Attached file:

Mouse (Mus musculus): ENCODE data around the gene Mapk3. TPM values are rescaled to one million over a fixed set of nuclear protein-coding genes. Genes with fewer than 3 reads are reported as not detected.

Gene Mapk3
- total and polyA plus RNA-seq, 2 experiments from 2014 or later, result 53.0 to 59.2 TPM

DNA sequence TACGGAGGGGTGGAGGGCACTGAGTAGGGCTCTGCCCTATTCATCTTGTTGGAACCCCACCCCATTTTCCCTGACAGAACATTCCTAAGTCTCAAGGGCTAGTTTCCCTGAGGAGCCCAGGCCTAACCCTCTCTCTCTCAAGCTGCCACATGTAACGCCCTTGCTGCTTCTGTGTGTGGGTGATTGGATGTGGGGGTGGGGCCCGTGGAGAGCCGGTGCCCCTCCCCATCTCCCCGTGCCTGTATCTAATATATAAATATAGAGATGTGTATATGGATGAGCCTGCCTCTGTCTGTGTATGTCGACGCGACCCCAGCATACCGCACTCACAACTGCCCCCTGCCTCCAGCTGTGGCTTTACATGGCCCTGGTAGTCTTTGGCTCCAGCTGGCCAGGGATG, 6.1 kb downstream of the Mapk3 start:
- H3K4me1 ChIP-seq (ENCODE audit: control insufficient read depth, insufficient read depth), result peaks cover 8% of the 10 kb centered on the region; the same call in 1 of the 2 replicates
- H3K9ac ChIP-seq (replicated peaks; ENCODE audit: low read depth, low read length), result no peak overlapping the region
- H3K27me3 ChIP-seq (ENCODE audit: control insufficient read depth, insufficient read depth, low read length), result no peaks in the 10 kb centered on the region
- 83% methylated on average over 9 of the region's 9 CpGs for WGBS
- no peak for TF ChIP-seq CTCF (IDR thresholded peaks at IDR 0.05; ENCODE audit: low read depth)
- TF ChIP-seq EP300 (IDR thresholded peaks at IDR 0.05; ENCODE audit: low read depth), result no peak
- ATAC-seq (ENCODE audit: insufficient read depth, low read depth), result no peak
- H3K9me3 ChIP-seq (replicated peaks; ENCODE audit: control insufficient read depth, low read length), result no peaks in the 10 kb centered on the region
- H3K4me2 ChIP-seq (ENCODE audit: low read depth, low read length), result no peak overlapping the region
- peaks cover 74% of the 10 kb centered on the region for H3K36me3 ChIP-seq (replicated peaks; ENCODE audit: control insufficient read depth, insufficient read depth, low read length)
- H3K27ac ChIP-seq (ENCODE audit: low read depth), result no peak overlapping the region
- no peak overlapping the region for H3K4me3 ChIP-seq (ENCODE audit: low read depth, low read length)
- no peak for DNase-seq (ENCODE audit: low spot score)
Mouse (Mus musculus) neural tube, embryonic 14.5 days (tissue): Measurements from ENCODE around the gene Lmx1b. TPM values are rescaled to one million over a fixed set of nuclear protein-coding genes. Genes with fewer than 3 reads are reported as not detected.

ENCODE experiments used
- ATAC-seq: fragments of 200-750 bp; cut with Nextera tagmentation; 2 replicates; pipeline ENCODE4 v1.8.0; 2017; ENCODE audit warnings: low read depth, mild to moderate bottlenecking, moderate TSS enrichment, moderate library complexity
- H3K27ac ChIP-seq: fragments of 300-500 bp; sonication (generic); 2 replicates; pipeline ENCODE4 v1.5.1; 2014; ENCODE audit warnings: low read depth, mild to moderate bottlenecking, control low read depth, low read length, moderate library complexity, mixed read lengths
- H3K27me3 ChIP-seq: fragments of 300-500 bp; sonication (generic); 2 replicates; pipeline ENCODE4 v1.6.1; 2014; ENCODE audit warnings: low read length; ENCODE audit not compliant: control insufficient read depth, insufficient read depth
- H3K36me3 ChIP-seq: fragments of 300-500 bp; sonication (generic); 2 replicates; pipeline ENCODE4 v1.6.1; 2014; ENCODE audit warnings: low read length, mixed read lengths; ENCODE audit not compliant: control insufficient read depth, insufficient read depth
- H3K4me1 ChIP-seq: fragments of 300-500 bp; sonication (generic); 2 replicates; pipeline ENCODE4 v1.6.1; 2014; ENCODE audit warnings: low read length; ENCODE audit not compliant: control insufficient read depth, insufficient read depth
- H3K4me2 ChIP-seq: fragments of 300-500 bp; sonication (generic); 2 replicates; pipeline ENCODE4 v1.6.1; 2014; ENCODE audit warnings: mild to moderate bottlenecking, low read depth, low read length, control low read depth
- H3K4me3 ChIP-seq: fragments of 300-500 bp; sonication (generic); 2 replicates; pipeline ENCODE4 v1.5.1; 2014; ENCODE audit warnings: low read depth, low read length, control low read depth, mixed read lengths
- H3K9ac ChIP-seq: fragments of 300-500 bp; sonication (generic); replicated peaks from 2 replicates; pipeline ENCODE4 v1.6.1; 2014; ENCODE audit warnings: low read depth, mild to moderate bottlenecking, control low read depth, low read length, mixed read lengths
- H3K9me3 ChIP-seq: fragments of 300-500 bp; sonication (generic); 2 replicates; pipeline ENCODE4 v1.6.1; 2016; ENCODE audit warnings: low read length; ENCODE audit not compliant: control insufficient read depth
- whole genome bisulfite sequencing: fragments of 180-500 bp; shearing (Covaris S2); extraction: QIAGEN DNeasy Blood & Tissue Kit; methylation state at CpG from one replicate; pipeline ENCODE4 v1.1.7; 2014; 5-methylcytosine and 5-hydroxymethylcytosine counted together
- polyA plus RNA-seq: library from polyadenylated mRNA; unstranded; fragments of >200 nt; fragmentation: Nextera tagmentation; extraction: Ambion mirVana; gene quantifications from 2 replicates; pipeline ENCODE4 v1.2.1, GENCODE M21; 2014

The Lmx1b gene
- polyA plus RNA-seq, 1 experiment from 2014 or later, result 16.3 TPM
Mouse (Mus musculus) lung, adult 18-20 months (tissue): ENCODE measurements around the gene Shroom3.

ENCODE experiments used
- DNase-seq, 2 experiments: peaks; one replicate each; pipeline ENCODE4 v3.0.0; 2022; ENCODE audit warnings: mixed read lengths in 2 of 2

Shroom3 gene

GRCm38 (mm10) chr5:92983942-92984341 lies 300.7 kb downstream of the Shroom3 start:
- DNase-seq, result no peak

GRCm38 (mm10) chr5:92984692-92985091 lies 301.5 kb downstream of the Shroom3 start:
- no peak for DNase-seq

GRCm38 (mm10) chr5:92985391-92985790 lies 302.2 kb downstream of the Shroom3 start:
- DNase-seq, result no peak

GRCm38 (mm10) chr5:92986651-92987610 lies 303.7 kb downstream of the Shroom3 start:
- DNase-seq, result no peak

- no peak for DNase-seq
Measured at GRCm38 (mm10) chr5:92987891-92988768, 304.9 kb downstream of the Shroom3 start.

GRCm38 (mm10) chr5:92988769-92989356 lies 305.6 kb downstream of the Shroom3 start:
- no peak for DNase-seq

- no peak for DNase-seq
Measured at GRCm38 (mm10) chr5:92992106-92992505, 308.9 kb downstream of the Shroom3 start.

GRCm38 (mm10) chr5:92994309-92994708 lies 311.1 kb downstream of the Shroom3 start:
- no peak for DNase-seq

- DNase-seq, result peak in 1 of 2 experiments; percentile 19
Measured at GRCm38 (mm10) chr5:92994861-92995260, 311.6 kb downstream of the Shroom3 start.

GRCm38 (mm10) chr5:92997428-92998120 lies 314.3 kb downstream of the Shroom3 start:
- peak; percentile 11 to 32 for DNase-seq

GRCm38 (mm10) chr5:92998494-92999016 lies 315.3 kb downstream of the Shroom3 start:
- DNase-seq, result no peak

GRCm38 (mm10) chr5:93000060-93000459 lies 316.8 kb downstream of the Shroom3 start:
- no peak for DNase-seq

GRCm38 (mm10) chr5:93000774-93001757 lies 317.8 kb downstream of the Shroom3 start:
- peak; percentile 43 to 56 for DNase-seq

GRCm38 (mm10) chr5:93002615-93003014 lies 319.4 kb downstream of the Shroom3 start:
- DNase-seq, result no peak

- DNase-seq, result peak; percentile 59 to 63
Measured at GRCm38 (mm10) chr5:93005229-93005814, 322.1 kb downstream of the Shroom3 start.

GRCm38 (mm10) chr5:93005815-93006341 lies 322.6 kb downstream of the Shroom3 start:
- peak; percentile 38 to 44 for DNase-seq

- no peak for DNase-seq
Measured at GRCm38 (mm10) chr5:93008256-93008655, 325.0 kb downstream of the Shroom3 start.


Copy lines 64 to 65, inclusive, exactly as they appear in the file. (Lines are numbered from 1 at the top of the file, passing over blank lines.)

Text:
- DNase-seq, result no peak

- DNase-seq, result peak; percentile 59 to 63